A photo essay starting at the end and evolving backwards.

Clusters of berries that have been partially eaten, perhaps by birds that will spread the seeds to new areas:

Partially eaten jack-in-the-pulpit berries, with white spots where the berries were.

Beautiful ripe berries:

Ripe jack-in-the-pulpit berries.

Because there are berries, these two plants were female.

Mostly green berries that are just starting to turn red.

But get this: next year, both of these same plants will probably be male! Jack-in-the-pulpits change sex depending on how much energy they have stored. Producing berries takes a lot of energy, so usually the next year they’re male.

Dark green jack-in-the-pulpit berries.

Family photo of four blooming jacks under their tall, umbrella-like leaves. I assume the two plants on the right are male, though I didn’t know to check while they were blooming. Next year I will look more closely!

Four jack-in-the-pulpits under their tall leaves.

Stretching their leaves open:

Two jack-in-the-pulpit plants with their leaves still unfurling.

Unfurling:

Three jack-in-the-pulpit plants that are just beginning to open.

Just getting started:

Two short pointed shoots coming out of the ground.

About this flower

I can’t resist spying on sleeping bumblebees.

bumblebee hanging under a monarda blossom, with its head tucked into the leaf

Their sleeping positions are sometimes peculiar.

bumblebee holding onto the right side of a gray-headed coneflower

bumblebee perched between two petals of a purple coneflower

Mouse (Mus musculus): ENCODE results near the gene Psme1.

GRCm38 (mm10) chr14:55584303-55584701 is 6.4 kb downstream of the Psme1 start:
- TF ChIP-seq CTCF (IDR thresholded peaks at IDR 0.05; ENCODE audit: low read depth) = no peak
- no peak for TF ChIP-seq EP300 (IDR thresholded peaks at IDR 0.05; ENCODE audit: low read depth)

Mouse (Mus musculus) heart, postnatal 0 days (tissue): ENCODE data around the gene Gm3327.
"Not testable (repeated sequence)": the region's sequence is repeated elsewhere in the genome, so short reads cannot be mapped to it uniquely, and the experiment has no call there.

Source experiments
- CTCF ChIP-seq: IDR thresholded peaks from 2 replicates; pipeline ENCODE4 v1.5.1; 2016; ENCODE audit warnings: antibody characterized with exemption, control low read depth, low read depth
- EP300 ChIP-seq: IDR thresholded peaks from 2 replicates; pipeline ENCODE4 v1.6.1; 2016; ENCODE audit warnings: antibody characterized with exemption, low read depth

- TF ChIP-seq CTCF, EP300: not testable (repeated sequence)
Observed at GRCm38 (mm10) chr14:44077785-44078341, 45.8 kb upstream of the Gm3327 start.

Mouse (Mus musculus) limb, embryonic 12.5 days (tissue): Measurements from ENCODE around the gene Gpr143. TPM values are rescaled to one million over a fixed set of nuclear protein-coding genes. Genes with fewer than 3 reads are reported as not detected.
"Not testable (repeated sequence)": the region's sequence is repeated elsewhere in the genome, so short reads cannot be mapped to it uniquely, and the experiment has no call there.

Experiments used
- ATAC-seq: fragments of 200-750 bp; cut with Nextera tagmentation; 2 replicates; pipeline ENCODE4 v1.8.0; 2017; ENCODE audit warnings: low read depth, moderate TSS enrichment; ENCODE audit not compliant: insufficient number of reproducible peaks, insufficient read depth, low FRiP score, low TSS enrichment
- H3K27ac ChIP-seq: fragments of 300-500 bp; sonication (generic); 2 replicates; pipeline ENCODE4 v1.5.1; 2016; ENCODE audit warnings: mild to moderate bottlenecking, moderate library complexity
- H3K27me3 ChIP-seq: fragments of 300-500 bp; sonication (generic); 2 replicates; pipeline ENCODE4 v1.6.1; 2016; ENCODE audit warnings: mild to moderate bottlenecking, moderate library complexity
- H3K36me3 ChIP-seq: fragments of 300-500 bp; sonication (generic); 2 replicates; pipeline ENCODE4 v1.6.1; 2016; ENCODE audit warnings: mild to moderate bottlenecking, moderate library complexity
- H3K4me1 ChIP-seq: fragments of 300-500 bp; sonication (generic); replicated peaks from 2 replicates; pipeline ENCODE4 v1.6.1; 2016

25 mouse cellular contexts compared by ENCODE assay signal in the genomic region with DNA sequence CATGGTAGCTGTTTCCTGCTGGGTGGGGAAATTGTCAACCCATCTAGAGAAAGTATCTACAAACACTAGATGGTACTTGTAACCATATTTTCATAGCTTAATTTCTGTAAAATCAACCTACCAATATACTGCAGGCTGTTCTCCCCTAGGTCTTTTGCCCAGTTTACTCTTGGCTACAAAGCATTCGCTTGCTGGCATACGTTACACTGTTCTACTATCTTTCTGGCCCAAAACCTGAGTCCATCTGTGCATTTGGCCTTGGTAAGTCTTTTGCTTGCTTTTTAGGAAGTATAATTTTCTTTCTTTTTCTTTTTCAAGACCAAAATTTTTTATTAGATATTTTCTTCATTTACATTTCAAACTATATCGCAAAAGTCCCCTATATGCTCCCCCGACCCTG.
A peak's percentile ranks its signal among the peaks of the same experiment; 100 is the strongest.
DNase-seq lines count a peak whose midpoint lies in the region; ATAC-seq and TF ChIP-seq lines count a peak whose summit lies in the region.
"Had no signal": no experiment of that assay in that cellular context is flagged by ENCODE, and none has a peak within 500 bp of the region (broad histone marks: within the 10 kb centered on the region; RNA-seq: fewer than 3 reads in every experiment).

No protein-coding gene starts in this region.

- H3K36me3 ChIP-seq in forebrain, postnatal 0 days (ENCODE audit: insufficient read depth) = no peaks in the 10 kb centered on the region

A few rest on the top of flowers — like this bee that looks like it’s sleeping on a pink cloud.

bumblebee at the top of a large joe-pye weed blossom

But most of them hang upside-down from blossoms or under leaves.

bumblebee underneath the spike of a purple giant hyssop

Joe-pye weed was a particular favorite this year.

bumblebee under a light-pink flower with its head to the flower cluster

bumblebee in the same spot on a similar flower, but with its head to the outside

two bumblebees on a joe-pye weed cluster, one underneath on the left and one upright on the right

This has to be the funniest flower choice I’ve seen. The bees are bigger than the flowers!

two big bumblebees hanging onto small fleabane flowers that are pointing straight down under their weight

I try not to spend too much time looking at them, though, because they seem to get stressed out if I’m too close.

bumblebee hanging under the right side of a cluster of dozens of pearly everlasting flowers

It’s better to take a quick picture and then admire digitally.

bumblebee hanging upside-down in the six o'clock position of a cup plant blossom

bumblebee sleeping vertically on the right side of a blazingstar

big bumblebee underneath a goldenrod

More of my posts about bumblebees

With the late and wet start to the summer this year, there were lots of people wondering what happened to the bumblebees.

three blazingstar spikes, with a bumblebee at the bottom of the middle flower

I was one of them, but I knew that they don’t usually show up until the bee balm starts blooming, so I wasn’t too worried. Only a few showed up then, though.

bumblebee on the left side of a bee balm blossom

It wasn’t until the joe-pye weed, purple giant hyssop, and cup plant reached full bloom that the bumblebees arrived en masse.

closeup of a bumblebee face-down in joe-pye weed

two bumblebees on opposite sides of a purple giant hyssop spike

bumblebee in the center disk of a cup plant flower

And now, whenever it’s sunny, the front yard is in constant motion.

Bumblebees on cup plant, with a monarch flyby at the end:

Bumblebees on purple giant hyssop:

Not just bumblebees, but other bees too.

two bumblebees and another bee on a joe-pye weed cluster